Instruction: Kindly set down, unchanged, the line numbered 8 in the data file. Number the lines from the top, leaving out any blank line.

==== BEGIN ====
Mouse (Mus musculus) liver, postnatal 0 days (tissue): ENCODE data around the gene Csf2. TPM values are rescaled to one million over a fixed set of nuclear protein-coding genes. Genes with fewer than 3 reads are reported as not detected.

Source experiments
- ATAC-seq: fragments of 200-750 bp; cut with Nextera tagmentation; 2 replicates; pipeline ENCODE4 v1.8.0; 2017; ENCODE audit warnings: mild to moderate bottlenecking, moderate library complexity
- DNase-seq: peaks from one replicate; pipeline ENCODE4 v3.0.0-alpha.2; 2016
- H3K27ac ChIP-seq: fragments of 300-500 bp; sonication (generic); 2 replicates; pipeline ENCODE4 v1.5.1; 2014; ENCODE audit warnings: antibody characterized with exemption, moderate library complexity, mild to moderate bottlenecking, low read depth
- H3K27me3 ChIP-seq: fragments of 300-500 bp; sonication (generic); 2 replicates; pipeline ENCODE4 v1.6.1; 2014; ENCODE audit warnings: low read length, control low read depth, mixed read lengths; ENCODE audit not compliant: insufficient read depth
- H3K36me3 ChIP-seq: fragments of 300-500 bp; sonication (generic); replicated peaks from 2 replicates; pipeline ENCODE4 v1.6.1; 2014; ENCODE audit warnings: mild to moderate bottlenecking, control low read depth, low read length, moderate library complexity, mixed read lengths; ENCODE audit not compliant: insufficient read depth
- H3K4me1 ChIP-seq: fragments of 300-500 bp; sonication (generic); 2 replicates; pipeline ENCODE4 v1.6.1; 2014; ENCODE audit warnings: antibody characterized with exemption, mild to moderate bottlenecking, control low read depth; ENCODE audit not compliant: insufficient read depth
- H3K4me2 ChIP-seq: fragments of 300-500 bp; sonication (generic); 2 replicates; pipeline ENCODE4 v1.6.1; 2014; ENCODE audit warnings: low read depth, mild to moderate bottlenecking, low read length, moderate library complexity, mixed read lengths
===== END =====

- H3K4me1 ChIP-seq: fragments of 300-500 bp; sonication (generic); 2 replicates; pipeline ENCODE4 v1.6.1; 2014; ENCODE audit warnings: antibody characterized with exemption, mild to moderate bottlenecking, control low read depth; ENCODE audit not compliant: insufficient read depth